Skip to content
Join our Newsletter

COVID-19: Prince George mental wellness expert encourages off-device moments to break from pandemic fears

Chelsea Gibson explains humour is a prime coping mechanism during times of crisis
Social media apps. (via Stock image)

Coronavirus (COVID-19) continues to spread across B.C., Canada and around the world with four confirmed cases within Northern Health in addition to 182 others across the province.

As the pandemic takes shape, people have taken to social media to express their views on COVID-19, and the ongoing cancellations, postponements and mass grocery store purges with a range of emotions and reactions in order to cope with the situation.

Prince George mental health and wellness expert Chelsea Gibson says this is certainly a valid form of expressing one’s feelings, but stresses the importance of surpassing judgement in unusual moments.

“This is the time to listen to people’s opinions,” said Gibson in an interview with PrinceGeorgeMatters.

“People are just trying to cope in their own way and everybody has a different point of view about this, so just know what your point of view is and know that it’s okay to have it. You don’t need to argue with people about it and please take some moments off your devices. This is the perfect time to go outside, play with your kids, have a dance party with who you’re quarantined with.”

The certified facilitator and owner of Wild Rose Wellness explains she’s had recent clients bring up the COVID-19 situation in sessions, which are being conducted online as a result of the pandemic, noting that humour appears to be the prevailing emotion.

“Just this week, I’ve started seeing people who’ve been like, ‘Oh, wait a second, should I be worried? Should I panic?’ So it’s shifting a lot day by day and it’s affecting people. I think it's a good coping strategy as long as they’re being aware and acknowledging if their anxiety isn’t stuffing it away.”

With news of more people getting diagnosed with COVID-19 as the days go by, Gibson reiterates that staying calm and taking deep breaths can help centre the mind in a time of crisis.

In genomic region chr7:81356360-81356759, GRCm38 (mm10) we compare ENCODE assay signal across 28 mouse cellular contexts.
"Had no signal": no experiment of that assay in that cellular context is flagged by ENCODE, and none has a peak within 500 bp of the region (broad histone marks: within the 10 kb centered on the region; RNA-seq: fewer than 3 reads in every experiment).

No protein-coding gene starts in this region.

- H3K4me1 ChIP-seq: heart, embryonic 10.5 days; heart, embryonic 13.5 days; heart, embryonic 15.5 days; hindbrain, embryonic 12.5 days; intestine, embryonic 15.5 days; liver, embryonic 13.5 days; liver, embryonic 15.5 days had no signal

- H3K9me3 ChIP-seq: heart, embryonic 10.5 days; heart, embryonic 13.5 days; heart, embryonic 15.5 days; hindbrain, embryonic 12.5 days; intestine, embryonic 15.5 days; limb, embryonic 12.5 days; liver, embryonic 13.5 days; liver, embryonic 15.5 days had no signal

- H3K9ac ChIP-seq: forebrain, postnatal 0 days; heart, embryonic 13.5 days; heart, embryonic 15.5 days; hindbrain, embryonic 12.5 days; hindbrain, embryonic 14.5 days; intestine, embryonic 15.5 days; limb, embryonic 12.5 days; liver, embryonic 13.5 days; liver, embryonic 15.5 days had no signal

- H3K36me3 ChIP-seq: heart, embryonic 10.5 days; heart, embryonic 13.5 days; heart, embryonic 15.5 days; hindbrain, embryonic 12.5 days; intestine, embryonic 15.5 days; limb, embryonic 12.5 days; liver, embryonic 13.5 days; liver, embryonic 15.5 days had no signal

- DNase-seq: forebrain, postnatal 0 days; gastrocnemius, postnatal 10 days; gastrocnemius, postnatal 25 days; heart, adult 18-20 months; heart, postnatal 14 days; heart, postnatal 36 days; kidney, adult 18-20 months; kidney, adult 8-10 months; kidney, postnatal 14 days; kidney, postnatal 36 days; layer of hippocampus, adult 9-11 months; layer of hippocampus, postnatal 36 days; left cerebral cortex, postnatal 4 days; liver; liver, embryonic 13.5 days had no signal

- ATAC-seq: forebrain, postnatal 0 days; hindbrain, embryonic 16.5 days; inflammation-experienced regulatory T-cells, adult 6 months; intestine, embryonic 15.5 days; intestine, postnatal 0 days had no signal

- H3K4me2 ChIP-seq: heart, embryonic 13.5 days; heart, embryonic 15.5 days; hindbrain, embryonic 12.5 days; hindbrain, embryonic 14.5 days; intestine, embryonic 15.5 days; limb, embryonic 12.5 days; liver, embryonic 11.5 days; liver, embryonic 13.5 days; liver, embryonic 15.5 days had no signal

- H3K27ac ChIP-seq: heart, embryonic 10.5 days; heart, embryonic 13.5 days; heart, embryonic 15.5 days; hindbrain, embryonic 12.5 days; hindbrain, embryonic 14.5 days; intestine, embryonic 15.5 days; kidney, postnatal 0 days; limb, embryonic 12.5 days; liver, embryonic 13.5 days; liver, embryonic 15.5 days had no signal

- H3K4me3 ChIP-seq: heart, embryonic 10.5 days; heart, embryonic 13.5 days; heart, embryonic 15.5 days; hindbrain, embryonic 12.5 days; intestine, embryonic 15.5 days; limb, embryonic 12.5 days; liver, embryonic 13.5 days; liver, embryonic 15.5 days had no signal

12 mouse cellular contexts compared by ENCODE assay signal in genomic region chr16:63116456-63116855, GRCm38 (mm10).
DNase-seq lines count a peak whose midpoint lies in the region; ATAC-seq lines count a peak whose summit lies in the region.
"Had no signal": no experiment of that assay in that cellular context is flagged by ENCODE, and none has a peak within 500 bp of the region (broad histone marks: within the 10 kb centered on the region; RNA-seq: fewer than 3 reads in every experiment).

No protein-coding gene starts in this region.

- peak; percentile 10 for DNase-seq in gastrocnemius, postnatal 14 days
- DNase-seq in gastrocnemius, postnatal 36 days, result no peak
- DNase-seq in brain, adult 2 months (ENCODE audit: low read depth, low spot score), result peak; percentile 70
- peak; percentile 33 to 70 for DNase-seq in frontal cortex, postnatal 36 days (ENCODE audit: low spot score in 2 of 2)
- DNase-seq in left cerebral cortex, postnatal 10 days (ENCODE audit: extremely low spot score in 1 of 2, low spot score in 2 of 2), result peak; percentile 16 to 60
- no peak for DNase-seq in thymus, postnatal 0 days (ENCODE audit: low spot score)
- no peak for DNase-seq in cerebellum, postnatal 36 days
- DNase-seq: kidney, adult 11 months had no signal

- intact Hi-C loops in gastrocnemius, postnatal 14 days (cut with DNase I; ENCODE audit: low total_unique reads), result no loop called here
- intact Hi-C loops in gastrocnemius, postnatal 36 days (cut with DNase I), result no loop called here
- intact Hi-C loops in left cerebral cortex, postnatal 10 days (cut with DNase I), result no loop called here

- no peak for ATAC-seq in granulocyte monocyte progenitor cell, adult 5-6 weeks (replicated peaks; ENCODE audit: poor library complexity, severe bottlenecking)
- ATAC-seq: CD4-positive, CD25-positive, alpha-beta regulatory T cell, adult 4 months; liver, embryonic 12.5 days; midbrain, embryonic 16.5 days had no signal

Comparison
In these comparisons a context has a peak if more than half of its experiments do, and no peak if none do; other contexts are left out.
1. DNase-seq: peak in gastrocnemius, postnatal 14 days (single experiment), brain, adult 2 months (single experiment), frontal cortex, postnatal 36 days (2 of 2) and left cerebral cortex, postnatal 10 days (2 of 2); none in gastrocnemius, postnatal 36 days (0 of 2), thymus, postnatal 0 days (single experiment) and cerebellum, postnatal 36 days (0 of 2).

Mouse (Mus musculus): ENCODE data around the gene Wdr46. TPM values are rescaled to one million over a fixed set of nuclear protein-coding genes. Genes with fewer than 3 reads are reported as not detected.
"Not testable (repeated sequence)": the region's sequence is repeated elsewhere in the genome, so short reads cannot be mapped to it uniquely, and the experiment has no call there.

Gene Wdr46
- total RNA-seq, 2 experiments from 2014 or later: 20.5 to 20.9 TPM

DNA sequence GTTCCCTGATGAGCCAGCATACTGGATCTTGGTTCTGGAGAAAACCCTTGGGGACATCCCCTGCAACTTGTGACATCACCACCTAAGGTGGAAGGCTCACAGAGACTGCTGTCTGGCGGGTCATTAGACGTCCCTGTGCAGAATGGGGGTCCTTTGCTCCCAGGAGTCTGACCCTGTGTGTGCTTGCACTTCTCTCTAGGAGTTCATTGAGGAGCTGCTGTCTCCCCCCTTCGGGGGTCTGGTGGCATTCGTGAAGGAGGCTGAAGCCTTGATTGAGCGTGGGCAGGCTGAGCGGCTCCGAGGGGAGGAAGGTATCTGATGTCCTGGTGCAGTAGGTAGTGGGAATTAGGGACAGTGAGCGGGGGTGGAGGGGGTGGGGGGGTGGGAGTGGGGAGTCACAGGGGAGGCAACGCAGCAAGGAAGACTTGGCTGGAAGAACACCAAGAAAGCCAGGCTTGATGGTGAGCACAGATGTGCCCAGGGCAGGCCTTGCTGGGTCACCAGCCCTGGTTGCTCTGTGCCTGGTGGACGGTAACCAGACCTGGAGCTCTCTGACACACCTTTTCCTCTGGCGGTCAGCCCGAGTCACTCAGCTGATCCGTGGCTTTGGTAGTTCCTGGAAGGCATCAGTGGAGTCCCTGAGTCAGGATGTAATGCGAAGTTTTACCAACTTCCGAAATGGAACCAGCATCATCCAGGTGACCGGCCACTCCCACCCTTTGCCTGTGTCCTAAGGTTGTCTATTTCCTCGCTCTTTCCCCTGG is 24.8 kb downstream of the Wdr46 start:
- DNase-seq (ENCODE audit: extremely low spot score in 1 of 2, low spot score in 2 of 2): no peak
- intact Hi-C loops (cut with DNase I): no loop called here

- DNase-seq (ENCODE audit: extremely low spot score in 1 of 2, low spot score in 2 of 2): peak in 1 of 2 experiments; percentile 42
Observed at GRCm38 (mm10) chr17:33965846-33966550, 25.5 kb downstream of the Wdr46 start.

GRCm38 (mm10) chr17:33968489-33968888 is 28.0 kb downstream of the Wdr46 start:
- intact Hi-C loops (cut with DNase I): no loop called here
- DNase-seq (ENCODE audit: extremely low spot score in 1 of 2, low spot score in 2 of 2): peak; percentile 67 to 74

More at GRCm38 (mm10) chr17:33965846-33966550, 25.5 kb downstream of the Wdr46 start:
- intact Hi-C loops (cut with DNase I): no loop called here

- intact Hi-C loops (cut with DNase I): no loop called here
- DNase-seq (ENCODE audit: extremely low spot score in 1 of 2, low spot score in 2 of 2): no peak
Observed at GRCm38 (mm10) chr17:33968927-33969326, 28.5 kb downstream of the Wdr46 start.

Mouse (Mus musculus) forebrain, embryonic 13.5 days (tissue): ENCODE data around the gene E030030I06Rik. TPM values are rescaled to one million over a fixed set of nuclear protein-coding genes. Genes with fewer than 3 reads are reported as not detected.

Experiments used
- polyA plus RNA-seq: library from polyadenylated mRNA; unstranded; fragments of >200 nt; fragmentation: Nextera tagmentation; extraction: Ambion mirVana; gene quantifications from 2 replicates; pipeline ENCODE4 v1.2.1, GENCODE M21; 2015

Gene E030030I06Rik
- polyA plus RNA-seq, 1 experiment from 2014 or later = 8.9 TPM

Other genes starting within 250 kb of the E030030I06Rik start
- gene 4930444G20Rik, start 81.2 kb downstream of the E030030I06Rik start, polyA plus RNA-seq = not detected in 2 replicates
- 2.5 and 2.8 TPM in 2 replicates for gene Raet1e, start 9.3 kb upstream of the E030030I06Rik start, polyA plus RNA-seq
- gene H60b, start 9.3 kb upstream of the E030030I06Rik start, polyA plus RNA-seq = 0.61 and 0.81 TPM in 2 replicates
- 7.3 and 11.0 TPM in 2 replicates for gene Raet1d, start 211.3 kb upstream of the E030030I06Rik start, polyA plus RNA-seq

“I know everybody has heard that from time to time again, but if you’re having a panic attack or increased anxiety, it’s simple. Just look at everything in the room, take a deep breath; a great strategy to go outside, look at the trees, be present with the sun that’s shining that we’re lucky to have. The other thing I ask of people is to be aware of their view compared to everybody else’s. If you’re around people who are generally afraid and anxious, take a deep breath, ask yourself if this is my view or somebody else’s, just so you can start to differentiate what’s the global fear and paranoia and what’s your own.”

When you’re not talking on the phone or texting loved ones, Gibson also encourages residents to try something new while in self-isolation.

She suggests learning a new language, reading, yoga or even organizing the home to help shift focus away from the COVID-19 pandemic.

“It’s easy for your brain to go into a doomsday mentality, but humans have persevered through so much and I’m a believer that we do have a lot of power [...] that this will be another thing we persevere through and a few years down the road, we’ll be looking back and remembering these moments.”

The Canadian Mental Health Association (CMHA) suggests to those getting anxious from the outbreak to be open with loved ones and empathize in these stressful times.

Wild Rose Wellness is offering online courses and live video sessions to help Prince George residents who need an extra mental helping hand during the COVID-19 pandemic.

For more information and tips, you can contact Gibson via the Wild Rose Wellness website.